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Leave the Police to enforce the law

Leave the Police to enforce the law

"Don't take the law into your own hands!" That's the message from police in Rotorua investigating reports of planned retaliation for a series of assaults suffered during out of control parties early this month.

Six people were taken to hospital on Friday, November 9 following disorder in the Pretoria and King Street areas of Rotorua. Two suffered fractured skulls while a third received approximately 30 stitches to a facial wound.

Since then two youths have been charged for retaliation assaults and information has been received by police that more attacks are planned.

Inspector Ed Van Den Broek said: "Let's make one thing very clear; we will not tolerate violence of any kind. Retaliation is not justification. It is the job of the Police to enforce the law and we will not condone anyone taking the law into their own hands."

Police are also urging parents to take a proactive interest in the lives of their children; know where they are going, who they are spending time with and make sure they are taking sensible steps not to put themselves in risky situations.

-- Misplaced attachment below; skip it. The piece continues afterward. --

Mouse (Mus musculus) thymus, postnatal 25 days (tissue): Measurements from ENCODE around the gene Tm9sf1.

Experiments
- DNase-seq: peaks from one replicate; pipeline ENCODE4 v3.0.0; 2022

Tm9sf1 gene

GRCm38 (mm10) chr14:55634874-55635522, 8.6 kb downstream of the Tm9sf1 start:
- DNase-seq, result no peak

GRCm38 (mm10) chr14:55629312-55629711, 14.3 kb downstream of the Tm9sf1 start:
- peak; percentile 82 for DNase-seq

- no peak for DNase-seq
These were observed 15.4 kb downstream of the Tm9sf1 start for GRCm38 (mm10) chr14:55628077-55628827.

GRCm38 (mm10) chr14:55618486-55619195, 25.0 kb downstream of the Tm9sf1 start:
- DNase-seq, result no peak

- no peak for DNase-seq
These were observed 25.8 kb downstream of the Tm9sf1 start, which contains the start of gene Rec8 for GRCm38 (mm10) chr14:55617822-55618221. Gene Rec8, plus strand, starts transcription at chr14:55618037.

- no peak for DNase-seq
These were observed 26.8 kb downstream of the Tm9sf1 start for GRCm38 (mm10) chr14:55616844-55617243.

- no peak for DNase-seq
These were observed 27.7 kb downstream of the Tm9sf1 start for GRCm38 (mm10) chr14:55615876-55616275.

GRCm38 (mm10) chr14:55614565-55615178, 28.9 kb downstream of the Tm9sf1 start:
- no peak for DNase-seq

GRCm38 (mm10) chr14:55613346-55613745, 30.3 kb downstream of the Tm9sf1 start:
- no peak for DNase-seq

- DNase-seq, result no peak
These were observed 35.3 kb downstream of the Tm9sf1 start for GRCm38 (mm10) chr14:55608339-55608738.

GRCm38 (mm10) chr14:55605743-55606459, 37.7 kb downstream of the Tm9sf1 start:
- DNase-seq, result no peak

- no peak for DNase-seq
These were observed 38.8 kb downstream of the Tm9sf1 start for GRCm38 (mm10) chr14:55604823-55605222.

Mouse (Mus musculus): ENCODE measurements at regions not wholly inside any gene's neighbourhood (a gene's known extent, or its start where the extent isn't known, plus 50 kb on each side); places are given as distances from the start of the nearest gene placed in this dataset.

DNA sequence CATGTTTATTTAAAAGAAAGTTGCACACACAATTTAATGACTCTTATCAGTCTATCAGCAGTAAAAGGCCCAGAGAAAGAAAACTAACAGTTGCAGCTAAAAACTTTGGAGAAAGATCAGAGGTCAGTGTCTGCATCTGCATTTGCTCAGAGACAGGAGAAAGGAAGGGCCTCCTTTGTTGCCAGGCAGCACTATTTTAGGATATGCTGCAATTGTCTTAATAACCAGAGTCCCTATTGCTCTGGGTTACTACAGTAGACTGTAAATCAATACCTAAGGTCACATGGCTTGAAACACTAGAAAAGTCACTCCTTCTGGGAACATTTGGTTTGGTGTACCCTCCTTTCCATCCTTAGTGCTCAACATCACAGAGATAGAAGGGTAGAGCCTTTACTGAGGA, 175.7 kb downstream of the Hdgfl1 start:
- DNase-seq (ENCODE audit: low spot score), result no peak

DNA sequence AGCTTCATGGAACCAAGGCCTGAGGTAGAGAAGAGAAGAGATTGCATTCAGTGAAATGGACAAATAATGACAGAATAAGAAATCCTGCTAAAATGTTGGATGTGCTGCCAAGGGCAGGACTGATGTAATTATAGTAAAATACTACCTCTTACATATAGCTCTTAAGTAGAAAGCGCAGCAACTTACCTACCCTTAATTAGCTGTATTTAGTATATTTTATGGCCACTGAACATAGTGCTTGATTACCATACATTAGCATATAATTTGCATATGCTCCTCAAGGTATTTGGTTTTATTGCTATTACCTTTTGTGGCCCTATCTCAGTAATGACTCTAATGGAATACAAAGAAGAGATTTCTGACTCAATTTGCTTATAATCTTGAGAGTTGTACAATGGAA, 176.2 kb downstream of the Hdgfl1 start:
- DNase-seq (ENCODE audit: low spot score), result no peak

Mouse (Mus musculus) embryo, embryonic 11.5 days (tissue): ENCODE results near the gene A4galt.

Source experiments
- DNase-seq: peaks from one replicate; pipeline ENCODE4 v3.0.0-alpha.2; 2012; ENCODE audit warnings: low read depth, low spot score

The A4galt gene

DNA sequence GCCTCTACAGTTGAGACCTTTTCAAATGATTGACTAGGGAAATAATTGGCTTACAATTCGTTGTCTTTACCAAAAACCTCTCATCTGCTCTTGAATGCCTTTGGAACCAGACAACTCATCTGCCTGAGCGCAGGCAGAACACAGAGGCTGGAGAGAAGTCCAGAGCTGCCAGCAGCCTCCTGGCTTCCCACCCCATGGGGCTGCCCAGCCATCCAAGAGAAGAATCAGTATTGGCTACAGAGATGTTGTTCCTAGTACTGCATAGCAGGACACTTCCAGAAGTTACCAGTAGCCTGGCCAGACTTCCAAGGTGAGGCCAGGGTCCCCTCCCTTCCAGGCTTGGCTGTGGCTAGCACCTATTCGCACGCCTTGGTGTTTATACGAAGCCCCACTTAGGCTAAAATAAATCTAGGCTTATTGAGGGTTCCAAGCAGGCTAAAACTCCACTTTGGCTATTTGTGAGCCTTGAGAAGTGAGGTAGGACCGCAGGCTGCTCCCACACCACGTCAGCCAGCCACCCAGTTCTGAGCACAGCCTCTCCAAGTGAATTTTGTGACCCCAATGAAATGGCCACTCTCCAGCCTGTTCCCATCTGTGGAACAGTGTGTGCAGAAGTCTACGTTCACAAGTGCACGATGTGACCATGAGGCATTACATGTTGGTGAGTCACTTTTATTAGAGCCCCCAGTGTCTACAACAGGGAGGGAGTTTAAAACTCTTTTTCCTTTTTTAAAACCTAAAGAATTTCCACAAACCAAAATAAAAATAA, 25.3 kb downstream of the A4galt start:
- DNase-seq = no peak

There have been numerous out-of-control parties in Rotorua in recent months fuelled by alcohol. All of them are attracting large numbers of teenagers and there is some suggestion that social media sites such as Facebook are being used to distribute invitations.

"There were serious injuries suffered earlier this month and it could easily have been a lot worse. This is not about scare tactics; this is about parents not having a realistic understanding of the risks that these youngsters face when they go to these parties. Teenagers know their own mind and are striving for independence, but that doesn't mean that parents can't have a positive influence on their lives by preventing them being placed in dangerous situations," said Insp Van Den Broek.

Police want to hear about large parties and gatherings before they escalate to out-of-control and are keen to hear from anyone with information about planned disorder or retaliation. Anyone with information is asked to contact Rotorua Police on 07 349 9400. Alternatively information can be provided anonymously via Crimestoppers on 0800 555111.

ENDS

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